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Volume 6, Number 5
Submitted: November 29, 2000
Resubmitted: February 8, 2001
Accepted: February 13, 2001
Publication date: February 16, 2001


Carlos Yela
University of Madrid

Jose Luis Sangrador
University of Madrid


We try to verify various hypotheses about the importance of physical attractiveness (PA) in loving relationships, based on known psycho-social processes. We select a representative sample of the Spanish population (n = 1949) and evaluate the PA subjectively perceived by subjects in themselves and in their partners. This evaluation is carried out using self-report techniques, measuring PA both at the present moment and retrospectively at the start of the relationship. The results suggest that we tend to form loving relationships with people perceived as similar in attractiveness to ourselves (matching hypothesis). We also tend to perceive our partner, in a biased way, as a little more attractive than ourselves. Furthermore, with the passing of time, the effects that would tend to diminish the perceived PA of our partner (habituation, differential reinforcements value, etc.) seem to be counterbalanced by others which tend to increase it (familiarity, cognitive dissonance, etc.).



Whilst little recognized (by people in general) as an important factor in people’s choice of partner (Hadjistavropoulos & Genest 1994), social psychology has made clear the important role played by physical attractiveness (PA henceforth) in our social cognition (e.g. Metee and Aronson 1974; Sangrador 1993), behaviors (e.g. Griffitt 1979), and interpersonal relationships (especially in loving relationships; e.g. Cook & Wilson 1979).

In a recent study (Sangrador and Yela 2000), and in line with the consequences of the well-known "halo effect" " (Dion et al. 1972; Feingold 1992), we showed the influence of the PA of the loved one on the desire to initiate a relationship with them, the manner of falling in love, the intensity of feelings of love, idealization of the other, and even satisfaction with the relationship (see also Yela 2000a). In the current study, our aim is to investigate the possible relationship between the PA of both partners in a couple, and the course that each one’s PA takes throughout the duration of the relationship. To our knowledge, empirical studies of this precise point are very scarce (f.ex. Margolin & White 1987; Zajonc 1987)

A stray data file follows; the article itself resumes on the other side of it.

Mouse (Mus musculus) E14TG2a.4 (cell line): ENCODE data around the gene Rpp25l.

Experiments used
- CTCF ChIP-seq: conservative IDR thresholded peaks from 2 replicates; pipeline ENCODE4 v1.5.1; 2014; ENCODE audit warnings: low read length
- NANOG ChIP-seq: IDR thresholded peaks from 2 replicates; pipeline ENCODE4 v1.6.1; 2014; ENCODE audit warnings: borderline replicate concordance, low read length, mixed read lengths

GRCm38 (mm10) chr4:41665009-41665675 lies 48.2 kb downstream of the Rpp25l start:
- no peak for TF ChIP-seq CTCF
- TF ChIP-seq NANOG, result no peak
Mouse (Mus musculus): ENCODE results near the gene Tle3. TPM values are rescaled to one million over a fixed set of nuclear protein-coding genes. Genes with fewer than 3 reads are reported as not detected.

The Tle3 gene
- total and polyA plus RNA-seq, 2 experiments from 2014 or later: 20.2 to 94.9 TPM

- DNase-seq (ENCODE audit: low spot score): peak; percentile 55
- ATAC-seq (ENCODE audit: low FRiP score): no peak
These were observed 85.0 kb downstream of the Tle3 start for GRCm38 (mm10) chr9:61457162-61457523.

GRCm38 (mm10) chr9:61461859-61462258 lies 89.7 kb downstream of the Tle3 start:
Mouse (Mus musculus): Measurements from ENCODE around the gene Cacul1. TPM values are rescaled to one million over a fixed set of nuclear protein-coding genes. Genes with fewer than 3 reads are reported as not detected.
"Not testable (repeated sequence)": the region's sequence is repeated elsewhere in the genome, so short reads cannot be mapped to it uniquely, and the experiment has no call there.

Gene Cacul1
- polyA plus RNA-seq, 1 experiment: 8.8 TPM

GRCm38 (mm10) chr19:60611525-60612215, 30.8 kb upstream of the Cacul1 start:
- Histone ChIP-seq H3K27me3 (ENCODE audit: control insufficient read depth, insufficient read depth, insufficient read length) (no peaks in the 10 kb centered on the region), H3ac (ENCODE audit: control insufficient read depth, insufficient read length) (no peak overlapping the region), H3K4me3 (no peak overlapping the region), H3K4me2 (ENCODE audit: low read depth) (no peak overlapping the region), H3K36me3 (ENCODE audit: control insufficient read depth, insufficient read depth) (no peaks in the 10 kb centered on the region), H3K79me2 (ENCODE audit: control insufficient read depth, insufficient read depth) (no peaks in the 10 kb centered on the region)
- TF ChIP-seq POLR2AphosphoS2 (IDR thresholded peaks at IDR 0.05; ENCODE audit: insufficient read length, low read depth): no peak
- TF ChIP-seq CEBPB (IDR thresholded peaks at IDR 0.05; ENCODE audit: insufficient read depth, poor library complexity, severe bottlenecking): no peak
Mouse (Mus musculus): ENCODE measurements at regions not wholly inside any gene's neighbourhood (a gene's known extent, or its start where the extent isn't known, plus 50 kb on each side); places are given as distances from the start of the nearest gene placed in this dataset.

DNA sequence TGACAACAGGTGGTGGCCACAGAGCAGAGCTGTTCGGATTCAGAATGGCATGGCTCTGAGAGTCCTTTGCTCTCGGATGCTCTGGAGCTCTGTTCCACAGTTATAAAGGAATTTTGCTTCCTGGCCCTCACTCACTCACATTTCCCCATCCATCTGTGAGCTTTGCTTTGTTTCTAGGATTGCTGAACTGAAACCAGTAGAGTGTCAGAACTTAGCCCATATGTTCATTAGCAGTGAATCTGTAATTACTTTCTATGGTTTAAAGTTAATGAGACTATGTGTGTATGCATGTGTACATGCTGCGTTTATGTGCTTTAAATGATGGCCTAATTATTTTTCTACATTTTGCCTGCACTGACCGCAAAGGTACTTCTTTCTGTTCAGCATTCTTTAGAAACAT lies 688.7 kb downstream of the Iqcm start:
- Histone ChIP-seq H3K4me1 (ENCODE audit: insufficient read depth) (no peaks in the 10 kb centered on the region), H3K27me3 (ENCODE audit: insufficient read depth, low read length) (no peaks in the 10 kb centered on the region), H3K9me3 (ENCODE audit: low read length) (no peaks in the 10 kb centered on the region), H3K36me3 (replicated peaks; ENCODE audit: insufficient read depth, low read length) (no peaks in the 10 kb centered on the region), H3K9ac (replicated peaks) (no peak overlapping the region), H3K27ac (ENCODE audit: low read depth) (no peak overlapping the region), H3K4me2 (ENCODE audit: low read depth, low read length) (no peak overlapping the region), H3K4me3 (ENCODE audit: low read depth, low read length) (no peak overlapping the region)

At the same time, it is important to stress certain refinements which characterize the present study and differentiate it from common studies in this area:

First of all, the dimension of PA has more often been investigated in studies of attraction than of love. Thus, for example, the effect of PA in first interactions, or in the formation of an impression of the other is studied (from the classic studies of Byrne 1971 to more recent studies by Chen et al. 1997). Research dealing with the role of PA in loving behavior however, as in the present investigation, are few and far between.

Secondly, a significant proportion of research has endeavored to operationalize the variable PA in an "objective" manner (for example by means of an "objective" evaluation – in reality inter-subjective – of PA by a panel of "judges"). In the present investigation however, PA is, strictly speaking, "perceived" PA (PPA henceforth), perceived by the interviewee both in themselves and in their partner, and so it may be independent of both partners’ "objective" PA, if such thing could exist.

Thirdly, while the majority of the literature in this area normally speaks of PA restricted to the PA of one person, and in general a stranger, we have considered the interviewee’s PA for him or herself (PPAS henceforth), as well as the interviewee’s PPA off his or her partner (PPAO henceforth, the "O" representing the "other"). Furthermore, we have considered these dimensions both at the present moment and at the start of the relationship (in this last case indicated by a subscript "o", for origin). This allows very subtle analysis from diverse perspectives.


Lastly, while the immense majority of empirical studies are carried out with samples of students (or in any case with non-representative samples), our data have been collected from a representative sample of the Spanish population (see also Barrón et al. 1999).

In the current study, we aim to verify what is often referred to in classic positivist language as a confirmatory hypothesis, a critical hypothesis, and an exploratory hypothesis, based on different processes and classical theoretical viewpoints in social psychology:

Confirmatory Hypothesis
The well-known matching hypothesis predicts that (even though we desire people with the highest possible PA) our partners are in fact people with a PA similar to our own (see, for example, Murstein 1972, and some controversial papers: Kalick & Hamilton 1986; Aron 1988). We attempt to verify, on a non-student and non-US representative sample, a subjective version of this hypothesis: that we perceive our partner to be about as attractive as we perceive ourselves to be.